We may earn money or products from the companies mentioned in this post, and as an Amazon Associate I earn from qualifying purchases. Please see my full disclosure for more information.
This post may contain affiliate links. Please read my disclosure for more information.
Ask anyone what their main expense is, their food budget is always going to be in the top 3 answers. People love food, it’s as simple as that. However, there’s a common misconception that it’s impossible to find healthy food for a budget – you either spend a lot on eat well, or spend little and eat microwave meals. This is a total myth! Budget-friendly, nutritious food goes hand-in-hand.
As I’ve said before, I’m a big foodie. I love fitness, food, and feeling healthy, so I love cooking colourful, nourishing meals that make me feel great and taste delicious (the food – not me!).
Anyone who follows my Instagram can attest to how often I spam my feed with colourful, healthy meals! It’s commonly thought that healthy eating comes with a price tag – but in fact, finding healthy food for a budget is simple. Eating on the cheap doesn’t mean unhealthy or bland food.
Healthy food for a budget simply requires a little knowledge and planning – but all it takes is a trip to your local supermarket and looking in the right places.
One of the best ways to save money on your food expenses is to meal prep. Check out this guide to using meal prep to create cheap, healthy meals for the whole week in just 4 hours – really!
Many people assume that healthy eating requires more money spent on the ‘super-foods’ we see advertised left, right and centre. I can promise you that while these foods may look delicious and bursting of nutrients, they often add no greater advantage than typical ingredients you can find in any supermarket and for half the price.
Get Access To The Freebie Library
Instant access to our free meal planners, budget template, minimalist living guide & more!
The top budget-friendly nutritional ingredients always on my shopping list include:
With 9g of protein per 100g, lentils are an excellent cheap protein source, and are extremely versatile no matter what type of cuisine you’re cooking. They taste fantastic in curries (lentil dahl, anyone?), nut roasts, or just used in place of beef mince for a delicious vegetarian alternative to chilli con carne or spaghetti bolognese.
I sometimes find the fibre in pulses, beans and legumes a bit much for my stomach if I eat too many too frequently, but everyone is different – these could be the perfect protein source for you at all times!
Beans are another excellent source of protein, fibre and carbohydrates, and are guaranteed to bulk out any meal to keep you full for longer. Personally, if I introduce too many beans to my diet too quickly, I feel bloated and lethargic for hours after.
If you’ve experienced a similar sensation in the past, opt for smaller portions of beans to start with so your stomach will naturally produce more of the enzymes needed to digest beans comfortably.
In the UK, beans such as black beans or pinto beans can be used for a huge range of meals including chillis, enchiladas, and soups.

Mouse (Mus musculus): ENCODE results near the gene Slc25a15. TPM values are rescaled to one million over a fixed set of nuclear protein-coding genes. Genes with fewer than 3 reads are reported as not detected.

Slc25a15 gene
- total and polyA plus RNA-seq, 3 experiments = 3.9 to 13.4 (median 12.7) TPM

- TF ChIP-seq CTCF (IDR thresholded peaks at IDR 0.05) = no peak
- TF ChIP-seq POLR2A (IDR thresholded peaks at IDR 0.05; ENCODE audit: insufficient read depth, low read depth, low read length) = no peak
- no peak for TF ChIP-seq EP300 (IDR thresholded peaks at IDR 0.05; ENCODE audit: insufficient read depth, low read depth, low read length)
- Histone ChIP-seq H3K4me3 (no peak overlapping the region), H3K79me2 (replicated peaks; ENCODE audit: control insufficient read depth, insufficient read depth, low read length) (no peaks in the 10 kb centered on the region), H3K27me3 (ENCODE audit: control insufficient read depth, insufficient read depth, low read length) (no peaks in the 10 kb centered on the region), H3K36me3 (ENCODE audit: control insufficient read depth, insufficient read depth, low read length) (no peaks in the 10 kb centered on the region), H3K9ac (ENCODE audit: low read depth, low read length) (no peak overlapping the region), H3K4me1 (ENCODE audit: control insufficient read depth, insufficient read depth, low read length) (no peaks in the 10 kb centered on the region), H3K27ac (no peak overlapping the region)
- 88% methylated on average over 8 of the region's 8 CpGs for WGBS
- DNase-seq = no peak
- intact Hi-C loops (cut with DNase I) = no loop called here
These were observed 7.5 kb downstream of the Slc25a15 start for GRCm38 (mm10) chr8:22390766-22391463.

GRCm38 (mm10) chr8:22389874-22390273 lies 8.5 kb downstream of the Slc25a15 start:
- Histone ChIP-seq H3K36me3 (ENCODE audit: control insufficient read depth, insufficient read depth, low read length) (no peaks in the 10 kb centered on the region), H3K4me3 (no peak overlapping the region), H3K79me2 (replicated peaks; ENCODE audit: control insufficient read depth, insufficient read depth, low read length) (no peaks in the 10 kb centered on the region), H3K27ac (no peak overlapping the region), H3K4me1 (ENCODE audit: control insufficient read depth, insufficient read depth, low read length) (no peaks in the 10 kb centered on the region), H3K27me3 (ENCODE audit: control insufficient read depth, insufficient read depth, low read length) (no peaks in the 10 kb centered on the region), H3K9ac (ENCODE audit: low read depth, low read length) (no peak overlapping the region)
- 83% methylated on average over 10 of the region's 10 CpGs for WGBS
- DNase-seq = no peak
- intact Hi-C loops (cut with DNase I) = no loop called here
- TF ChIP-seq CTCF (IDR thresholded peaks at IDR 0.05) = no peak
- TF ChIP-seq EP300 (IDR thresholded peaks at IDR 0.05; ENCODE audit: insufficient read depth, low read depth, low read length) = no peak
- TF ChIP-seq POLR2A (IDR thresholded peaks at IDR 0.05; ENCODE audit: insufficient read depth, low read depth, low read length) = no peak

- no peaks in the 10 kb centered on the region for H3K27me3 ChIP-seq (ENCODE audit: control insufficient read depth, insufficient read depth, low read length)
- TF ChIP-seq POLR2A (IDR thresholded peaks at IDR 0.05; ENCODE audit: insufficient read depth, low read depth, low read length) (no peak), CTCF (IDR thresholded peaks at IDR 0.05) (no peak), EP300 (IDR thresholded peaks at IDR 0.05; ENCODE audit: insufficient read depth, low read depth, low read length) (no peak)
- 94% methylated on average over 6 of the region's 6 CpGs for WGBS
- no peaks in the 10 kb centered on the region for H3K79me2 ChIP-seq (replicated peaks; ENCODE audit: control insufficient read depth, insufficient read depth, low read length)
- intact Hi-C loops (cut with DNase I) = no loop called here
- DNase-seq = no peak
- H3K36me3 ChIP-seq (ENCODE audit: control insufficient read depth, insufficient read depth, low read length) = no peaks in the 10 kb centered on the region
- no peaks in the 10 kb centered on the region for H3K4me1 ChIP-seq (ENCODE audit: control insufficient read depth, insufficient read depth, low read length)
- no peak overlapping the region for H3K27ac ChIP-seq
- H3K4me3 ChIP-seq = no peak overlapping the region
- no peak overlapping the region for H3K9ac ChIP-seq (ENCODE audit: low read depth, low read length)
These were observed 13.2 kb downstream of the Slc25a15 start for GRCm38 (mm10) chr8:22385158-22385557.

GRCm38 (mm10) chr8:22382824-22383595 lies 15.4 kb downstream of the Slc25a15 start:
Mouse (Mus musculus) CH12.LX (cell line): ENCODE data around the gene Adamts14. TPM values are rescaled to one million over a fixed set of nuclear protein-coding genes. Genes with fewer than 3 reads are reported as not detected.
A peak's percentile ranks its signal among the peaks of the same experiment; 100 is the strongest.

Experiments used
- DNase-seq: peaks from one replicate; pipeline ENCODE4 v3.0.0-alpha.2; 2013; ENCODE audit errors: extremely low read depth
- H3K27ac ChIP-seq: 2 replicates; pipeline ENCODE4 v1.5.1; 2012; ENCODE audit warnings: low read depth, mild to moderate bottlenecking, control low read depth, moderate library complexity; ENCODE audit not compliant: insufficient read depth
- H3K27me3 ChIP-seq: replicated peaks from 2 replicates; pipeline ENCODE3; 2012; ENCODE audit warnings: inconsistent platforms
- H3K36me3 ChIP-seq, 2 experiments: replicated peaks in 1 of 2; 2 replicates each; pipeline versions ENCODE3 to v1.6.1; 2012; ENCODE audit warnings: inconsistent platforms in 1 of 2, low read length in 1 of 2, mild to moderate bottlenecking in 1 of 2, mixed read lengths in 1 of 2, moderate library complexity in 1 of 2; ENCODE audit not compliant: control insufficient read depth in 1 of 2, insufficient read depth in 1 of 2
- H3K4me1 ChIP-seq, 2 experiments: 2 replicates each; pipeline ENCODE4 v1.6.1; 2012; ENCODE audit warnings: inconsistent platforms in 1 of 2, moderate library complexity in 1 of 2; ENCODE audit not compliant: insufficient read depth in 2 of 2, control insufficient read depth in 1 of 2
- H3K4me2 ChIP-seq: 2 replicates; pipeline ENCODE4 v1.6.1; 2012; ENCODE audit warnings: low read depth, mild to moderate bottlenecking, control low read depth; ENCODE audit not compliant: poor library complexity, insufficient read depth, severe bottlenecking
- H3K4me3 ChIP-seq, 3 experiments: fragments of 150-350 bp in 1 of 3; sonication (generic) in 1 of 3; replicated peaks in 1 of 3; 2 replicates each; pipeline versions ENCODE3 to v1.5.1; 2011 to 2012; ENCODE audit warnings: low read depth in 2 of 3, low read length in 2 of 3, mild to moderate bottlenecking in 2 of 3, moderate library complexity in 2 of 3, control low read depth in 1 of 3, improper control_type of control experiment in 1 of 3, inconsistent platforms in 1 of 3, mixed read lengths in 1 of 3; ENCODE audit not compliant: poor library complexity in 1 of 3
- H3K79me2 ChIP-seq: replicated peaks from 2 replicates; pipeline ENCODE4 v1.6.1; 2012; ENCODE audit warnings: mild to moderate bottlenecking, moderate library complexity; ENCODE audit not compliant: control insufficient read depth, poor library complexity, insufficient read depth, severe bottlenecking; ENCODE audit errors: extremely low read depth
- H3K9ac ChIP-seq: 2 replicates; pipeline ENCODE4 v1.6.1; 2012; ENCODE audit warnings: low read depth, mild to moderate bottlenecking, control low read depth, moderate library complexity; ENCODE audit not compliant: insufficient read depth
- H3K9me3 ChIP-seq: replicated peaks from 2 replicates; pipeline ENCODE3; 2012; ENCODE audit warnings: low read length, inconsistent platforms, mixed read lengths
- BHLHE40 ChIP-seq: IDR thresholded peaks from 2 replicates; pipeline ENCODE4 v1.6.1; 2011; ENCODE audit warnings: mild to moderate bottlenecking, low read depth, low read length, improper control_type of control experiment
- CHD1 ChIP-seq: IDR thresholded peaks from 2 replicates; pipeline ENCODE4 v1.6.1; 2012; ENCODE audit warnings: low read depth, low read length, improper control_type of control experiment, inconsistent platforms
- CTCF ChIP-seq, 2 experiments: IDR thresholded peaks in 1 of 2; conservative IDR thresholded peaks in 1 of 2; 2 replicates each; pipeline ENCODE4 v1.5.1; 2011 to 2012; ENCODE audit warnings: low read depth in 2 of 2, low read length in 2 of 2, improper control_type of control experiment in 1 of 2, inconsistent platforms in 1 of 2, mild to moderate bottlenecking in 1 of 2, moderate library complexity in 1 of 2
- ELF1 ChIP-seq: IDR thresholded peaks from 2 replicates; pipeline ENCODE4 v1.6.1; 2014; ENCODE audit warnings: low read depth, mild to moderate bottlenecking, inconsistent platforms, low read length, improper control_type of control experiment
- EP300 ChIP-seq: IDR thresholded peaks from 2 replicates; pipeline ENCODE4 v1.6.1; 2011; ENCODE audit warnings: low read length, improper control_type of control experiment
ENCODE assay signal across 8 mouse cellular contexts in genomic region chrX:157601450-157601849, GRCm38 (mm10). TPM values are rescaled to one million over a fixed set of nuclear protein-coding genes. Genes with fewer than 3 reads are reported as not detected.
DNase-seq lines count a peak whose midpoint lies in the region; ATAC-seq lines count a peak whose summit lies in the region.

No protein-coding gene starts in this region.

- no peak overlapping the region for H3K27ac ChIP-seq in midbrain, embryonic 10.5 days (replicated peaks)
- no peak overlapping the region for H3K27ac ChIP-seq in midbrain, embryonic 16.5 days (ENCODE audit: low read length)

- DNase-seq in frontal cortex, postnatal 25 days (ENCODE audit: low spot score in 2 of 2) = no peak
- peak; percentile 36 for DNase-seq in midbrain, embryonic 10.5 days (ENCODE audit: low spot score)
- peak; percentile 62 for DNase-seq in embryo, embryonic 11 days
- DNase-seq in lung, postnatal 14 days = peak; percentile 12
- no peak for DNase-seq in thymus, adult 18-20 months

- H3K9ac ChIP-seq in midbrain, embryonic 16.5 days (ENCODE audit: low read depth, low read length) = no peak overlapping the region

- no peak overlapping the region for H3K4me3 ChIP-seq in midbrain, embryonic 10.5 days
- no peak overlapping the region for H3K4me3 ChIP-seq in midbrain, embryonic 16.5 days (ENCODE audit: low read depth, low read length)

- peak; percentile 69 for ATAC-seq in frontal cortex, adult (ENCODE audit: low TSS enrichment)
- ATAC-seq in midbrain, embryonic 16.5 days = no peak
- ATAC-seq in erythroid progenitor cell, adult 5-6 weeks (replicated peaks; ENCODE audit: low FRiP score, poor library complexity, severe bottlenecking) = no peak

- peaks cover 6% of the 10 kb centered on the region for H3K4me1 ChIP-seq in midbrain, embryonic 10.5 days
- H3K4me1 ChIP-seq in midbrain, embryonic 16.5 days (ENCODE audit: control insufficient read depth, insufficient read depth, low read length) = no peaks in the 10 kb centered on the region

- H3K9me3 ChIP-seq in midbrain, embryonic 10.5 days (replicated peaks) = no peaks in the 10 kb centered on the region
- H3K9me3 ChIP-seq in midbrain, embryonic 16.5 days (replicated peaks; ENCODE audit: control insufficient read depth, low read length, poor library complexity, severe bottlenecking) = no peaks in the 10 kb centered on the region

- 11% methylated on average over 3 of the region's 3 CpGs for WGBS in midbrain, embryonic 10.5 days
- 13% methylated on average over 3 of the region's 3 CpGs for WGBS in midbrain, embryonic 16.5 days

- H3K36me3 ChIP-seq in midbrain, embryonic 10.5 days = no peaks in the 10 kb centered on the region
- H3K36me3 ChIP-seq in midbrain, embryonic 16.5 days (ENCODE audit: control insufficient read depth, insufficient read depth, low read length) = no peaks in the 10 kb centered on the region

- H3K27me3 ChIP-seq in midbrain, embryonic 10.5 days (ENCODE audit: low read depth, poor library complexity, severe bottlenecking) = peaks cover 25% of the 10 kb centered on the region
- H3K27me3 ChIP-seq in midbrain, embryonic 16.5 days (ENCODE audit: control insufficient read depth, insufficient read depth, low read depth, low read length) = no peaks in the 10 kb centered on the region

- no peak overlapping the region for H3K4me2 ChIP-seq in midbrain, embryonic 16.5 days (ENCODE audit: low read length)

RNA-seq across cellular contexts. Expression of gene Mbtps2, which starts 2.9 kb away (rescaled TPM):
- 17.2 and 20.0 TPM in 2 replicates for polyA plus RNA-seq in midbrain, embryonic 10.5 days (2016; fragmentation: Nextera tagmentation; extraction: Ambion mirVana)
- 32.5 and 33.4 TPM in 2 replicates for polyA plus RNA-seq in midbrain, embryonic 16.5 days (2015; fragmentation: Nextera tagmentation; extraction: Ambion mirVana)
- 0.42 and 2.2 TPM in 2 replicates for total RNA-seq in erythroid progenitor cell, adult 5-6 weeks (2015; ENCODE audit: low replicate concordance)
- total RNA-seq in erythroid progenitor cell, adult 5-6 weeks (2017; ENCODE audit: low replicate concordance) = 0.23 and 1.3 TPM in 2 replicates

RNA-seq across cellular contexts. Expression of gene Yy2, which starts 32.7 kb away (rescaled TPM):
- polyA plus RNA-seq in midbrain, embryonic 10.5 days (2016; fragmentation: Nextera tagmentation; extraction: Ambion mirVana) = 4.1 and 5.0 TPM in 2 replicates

People used to think eggs raised your cholesterol, but that has been entirely disproved. Eggs are a great quality source of protein, and at just 70 calories with 11g protein per egg, they are an ideal addition to a healthy diet, providing both protein and fats.
Egg are on of my favourite foods, and one of the main reasons for that is they can be used to improve almost any meal. Stir fry? Throw an egg on top! Mexican? Eggs! Need a quick breakfast? Chuck some eggs in a pan and you’ll have a cluckin’ good day… (I’m not sorry for the pun!)
Meat is often the most expensive item on a shopping list, so if you’re vegetarian you’re in luck. I’ve been consciously cutting down on my meat consumption recently, for both ethical and environmental reasons, but it remains a reliable source of protein and fat for any diet, and can be fitted into a budget meal-plan if needed.
It’s always worth investing in quality meat that has been reared and butchered ethically. However, if you’re looking to make a saving, opt for whole chickens or chicken thighs instead of chicken breasts. Canned tuna and salmon is also cheaper than fresh, as is frozen meat typically.
Oats are a delicious, versatile and healthy source of carbohydrate, keeping you full for longer and providing a slow burning source of energy. Best of all, oats are extremely cheap, so make a great option for a cheap and healthy breakfast – just make sure you load up on healthy toppings because no one deserves to eat plain porridge!
What doesn’t go with rice? It’s a delicious, complex carbohydrate that can be paired with almost any type of cuisine for a filling, nutritious meal. For added flavour, try adding a stock cube to the water you cook your rice in – the additional flavour you get is insane!
Last but not least…
Simply ending with ‘vegetables’ feels like a bit of a cop-out give how many types of the food there are out there. Would you be interested in a more detailed breakdown of vegetables and the best ones to suit your budget, depending on location and season? Let me know in the comments.
However, almost all vegetables are amazingly cheap, especially if you avoid the pre-packaged supermarket stuff and visit your local market or green grocers instead. Stocking up on delicious, cheap vegetables is not only a sure-fire way of improving your diet, but can also really bulk up a meal to make it last longer and keep you fuller.
What are your go-to food sources for a cheap and healthy diet? Have I missed any of your staples? Let me know in the comments below.
You should also be sure to check out my weekly Cheap Food Tuesday post, where I do a complete cost breakdown of a meal I’ve cooked this week!